First hose the windows, cold water and garden hose, screens included.
Take screens out and prop them someplace to dry in the sun (hosing 'em
off means their dirt won't be on the windows first time it rains). I
use a commercial window cleaning concentate. I've also used
ammonia/vinegar/water, per label instructions. Get a good squeegee and
a good, soft scrub brush that fits on a broomstick handle (unless you
are tall). A scrubber brush with long, split nylon bristles works great
- it may be designed for windows. Brush on the cleaner, starting with
trim and moldings, then the frame and then the glass. Squeegee across
the top, then across lower down, til you've covered the window. I've
seen a "mop" type of washer, shaped like a squeegee but with short
cotton yarn - looks slick but never tried one.
I've seen household hints that claim drying with crumpled newspaper
works well, but not for me. If you have sappy trees, like pines, you
may have spots that will require turp to remove them (sticky stuff).
If the windows or trim happen to be very dirty, pay attention to the
runoff so's it doesn't stain the siding below the window. May want to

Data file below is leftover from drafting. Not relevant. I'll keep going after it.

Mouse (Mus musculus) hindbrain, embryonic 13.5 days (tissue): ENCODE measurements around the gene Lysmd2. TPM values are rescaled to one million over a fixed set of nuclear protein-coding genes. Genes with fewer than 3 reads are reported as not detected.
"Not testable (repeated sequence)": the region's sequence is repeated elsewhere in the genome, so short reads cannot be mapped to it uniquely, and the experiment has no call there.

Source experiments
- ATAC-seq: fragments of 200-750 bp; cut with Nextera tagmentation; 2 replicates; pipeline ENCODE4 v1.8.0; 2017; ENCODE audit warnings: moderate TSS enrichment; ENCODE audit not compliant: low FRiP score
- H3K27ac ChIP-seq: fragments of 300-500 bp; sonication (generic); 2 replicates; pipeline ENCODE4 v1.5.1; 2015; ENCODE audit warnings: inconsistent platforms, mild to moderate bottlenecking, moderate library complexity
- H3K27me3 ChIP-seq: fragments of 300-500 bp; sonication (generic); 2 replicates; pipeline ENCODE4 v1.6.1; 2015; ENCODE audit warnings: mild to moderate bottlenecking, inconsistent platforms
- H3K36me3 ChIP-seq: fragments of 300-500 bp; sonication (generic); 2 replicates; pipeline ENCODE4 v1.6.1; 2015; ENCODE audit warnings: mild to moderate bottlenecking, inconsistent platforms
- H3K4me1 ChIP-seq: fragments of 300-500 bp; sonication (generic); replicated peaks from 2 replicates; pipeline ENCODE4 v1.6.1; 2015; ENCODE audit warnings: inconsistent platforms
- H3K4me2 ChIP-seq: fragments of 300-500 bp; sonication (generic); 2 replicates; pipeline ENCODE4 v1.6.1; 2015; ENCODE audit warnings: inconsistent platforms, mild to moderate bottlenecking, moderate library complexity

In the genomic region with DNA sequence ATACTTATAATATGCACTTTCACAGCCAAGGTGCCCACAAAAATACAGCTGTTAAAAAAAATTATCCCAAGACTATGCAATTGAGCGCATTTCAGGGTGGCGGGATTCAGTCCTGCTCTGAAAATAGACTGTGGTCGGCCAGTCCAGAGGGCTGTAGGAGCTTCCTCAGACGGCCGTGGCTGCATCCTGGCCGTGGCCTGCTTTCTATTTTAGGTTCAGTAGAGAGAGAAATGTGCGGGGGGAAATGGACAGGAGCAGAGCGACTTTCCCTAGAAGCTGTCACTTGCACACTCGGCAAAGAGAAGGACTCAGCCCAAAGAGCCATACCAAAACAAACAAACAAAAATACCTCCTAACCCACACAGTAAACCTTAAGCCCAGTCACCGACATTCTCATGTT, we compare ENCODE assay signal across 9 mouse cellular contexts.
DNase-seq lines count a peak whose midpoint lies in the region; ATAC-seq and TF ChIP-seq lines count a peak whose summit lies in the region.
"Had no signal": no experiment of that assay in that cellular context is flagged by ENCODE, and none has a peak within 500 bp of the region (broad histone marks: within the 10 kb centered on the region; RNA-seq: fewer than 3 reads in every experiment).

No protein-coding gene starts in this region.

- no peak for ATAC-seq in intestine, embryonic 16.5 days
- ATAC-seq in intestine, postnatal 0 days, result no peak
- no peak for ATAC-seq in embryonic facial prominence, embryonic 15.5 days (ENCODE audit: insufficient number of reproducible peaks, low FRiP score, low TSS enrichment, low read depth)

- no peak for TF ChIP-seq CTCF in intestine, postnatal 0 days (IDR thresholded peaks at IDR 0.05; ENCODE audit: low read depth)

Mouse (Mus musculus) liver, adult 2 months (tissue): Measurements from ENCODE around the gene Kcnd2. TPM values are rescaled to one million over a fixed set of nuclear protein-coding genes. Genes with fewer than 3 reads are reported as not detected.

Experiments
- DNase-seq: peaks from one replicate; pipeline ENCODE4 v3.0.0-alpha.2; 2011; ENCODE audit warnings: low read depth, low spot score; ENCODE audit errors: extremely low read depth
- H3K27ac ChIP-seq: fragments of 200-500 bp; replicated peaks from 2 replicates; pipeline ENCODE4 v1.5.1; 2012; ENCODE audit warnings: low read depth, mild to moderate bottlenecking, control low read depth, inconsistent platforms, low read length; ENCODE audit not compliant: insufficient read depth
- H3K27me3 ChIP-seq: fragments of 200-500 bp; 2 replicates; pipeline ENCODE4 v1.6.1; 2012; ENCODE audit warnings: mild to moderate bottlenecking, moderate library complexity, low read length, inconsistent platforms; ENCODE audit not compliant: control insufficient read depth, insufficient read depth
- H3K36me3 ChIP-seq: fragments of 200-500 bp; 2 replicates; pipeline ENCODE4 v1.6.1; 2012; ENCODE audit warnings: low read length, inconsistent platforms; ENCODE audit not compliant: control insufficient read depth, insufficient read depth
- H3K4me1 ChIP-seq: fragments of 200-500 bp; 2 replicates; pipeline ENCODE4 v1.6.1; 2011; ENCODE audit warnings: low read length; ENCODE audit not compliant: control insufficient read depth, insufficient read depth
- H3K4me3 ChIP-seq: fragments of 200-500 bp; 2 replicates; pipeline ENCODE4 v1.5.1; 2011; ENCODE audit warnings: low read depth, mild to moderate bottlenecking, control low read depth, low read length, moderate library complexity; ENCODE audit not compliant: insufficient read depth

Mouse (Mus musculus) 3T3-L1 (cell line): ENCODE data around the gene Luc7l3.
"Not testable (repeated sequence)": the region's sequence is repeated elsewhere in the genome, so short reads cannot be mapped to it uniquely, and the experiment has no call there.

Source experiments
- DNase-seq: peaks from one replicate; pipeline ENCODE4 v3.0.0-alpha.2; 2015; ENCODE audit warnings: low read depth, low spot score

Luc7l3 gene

hose it off before finishing windows.
=My quickest, neatest window cleaner is my steam machine and the squeegee
that came with it. Steam cleans the windows pronto with no rubbing--You do
a rag to capture the dirty water from the squeegee. You would need to have
a portable unit for ladder work.
1. Double aught buck.
2. Call a glass company to put in new glass.
More seriously, I used to work wtih a custodian. He used to use Gleme, or
some other brand of window stuff in a blue spraycan. Spray it on good, and
wipe it all off with a white towel. Worked very well for him.
For windows that large, maybe a gardenhose on the outside, then once it's
wet, spray on some of whatever window stuff you like. Wipe and then squeegee
with a wiper from the auto parts store (sponge first, wiper second).
The pro window washer guys I've seen use a garden sprayer for the soap, and
a brush on a long pole. Wiper on a pole, too.
Christopher A. Young
Jesus: The Reason for the Season
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